Another integrity measure targeting EB-5 regional centers is the proposal to require project-specific business plans with a prospective regional center’s Form I-924 petition. As of December 14, 2020, such inclusion is optional and constitutes an exemplar application, expediting the I-526 approval process for those who have made an EB5 investment in a previously approved project.
Perhaps most importantly in terms of fraud prevention is the preclusion of certain people from work in an EB-5 regional center, as stipulated under the proposed “bona fide requirements” of EB-5 regional center involvement. Those who have previously committed fraud offenses, have received an adverse order from a financial regulator, are inadmissible for immigration to the United States, or have been listed, reprimanded, or disciplined for fraud are not permitted to work with an EB-5 regional center.
A Second Chance at Job Creation
While the majority of EB-5 investors succeed in creating the necessary 10 jobs for U.S. workers within their two-year investment period, not all do. Those worried that their EB5 investment capital will not create all 10 jobs within two years should be cheering on Bill S.2540, as it offers investors an extra year to fulfill the job creation requirements. The same rules apply to the extra investment time as to the standard two-year investment period: the EB-5 investment capital must remain at risk for the duration of the period.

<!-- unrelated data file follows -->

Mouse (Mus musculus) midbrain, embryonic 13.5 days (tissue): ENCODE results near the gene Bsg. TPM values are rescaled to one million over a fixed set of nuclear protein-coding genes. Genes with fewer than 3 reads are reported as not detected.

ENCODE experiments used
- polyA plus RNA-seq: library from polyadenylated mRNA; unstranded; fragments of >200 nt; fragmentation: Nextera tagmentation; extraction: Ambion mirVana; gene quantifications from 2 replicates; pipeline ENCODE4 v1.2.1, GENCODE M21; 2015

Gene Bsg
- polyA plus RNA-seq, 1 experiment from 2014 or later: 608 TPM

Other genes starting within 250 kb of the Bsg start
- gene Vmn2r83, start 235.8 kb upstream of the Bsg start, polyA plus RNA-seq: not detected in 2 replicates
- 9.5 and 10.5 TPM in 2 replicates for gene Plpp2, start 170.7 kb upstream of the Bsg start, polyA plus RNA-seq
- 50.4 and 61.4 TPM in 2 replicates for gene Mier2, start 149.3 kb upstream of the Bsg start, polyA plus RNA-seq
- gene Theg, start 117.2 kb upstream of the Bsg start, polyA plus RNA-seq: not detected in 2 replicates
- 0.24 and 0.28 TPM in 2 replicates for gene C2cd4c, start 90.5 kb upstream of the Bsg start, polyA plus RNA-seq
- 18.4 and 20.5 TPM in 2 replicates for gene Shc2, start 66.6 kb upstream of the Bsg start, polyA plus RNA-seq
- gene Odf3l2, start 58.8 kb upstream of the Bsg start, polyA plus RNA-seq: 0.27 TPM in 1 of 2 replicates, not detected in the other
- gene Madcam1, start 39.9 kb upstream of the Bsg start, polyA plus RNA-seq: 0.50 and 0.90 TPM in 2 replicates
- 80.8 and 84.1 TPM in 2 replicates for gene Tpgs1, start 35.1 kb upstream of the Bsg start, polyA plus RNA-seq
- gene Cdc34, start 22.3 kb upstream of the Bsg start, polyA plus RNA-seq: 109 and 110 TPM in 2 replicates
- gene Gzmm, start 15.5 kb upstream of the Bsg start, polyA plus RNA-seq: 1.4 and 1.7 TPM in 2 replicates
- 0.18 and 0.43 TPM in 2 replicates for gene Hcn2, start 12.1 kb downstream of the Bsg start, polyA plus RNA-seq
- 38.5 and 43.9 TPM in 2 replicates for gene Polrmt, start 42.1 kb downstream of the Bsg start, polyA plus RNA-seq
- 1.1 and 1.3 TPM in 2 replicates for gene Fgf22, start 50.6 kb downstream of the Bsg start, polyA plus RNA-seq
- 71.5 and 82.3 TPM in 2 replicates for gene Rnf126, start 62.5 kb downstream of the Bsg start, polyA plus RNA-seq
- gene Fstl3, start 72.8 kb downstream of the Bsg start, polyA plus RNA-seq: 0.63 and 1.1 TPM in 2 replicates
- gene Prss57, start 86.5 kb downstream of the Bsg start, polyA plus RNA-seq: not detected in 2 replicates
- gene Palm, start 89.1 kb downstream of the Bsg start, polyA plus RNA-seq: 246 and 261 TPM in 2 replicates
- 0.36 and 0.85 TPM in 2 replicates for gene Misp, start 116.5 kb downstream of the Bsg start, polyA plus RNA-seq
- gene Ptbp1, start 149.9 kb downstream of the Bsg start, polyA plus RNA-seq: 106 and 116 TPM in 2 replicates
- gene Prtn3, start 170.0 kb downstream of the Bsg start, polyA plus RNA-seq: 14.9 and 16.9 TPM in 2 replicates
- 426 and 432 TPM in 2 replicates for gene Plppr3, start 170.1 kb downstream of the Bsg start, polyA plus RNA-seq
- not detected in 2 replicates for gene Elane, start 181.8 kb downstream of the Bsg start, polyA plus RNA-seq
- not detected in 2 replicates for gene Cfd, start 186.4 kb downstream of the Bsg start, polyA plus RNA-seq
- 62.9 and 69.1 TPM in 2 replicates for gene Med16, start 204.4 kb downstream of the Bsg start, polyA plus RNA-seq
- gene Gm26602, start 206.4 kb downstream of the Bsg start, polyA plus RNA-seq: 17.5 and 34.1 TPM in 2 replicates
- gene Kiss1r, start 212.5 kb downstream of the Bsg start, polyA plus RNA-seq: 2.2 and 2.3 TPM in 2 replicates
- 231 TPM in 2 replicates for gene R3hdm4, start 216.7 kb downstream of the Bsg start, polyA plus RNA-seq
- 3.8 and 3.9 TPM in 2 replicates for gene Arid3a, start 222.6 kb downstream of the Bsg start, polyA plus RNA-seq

The EB-5 industry has long lamented the slow processing times for EB-5 petitions, which have even been ruled unreasonably slow in court. USCIS’s snail-like pace, particularly under Sarah Kendall, chief of the Immigrant Investor Program Office (IPO), has contributed to a drop in EB-5 demand, with foreign investors instead opting to pour their capital into countries like Canada or Australia.
Bill S.2540 endeavors to bring changes to the EB-5 program’s longstanding problems with processing times. Under the proposed EB-5 reform bill, USCIS would be required to conduct a fee study no later than one year following enactment. It would then set fees at an appropriate level to carry out petition processing according the following schedule:
- 180 days for regional center designations and exemplar applications
- 90 days for regional center designations and exemplar applications in targeted employment areas (TEAs)
- 240 days for investor petitions
- 120 days for investor petitions in TEAs
A Promising Future for EB-5
Should Bill S.2540 pass, the EB-5 program will undergo significant changes that will make it more appealing to foreign investors and help it better fulfill its Congress-defined goals of stimulating the U.S. economy and creating new jobs for U.S. workers. Those with EB-5 investments would enjoy swift processing times and an extra year to meet the job creation requirement, reigniting interest in the immigration program.
The bill is only in its beginning stages as of December 14, 2020, so its future is impossible to predict. It’s worth it for EB-5 industry participants to keep an eye on this bill as it moves through the bodies of government, as the changes it can bring to the EB-5 program are significant and more than welcome.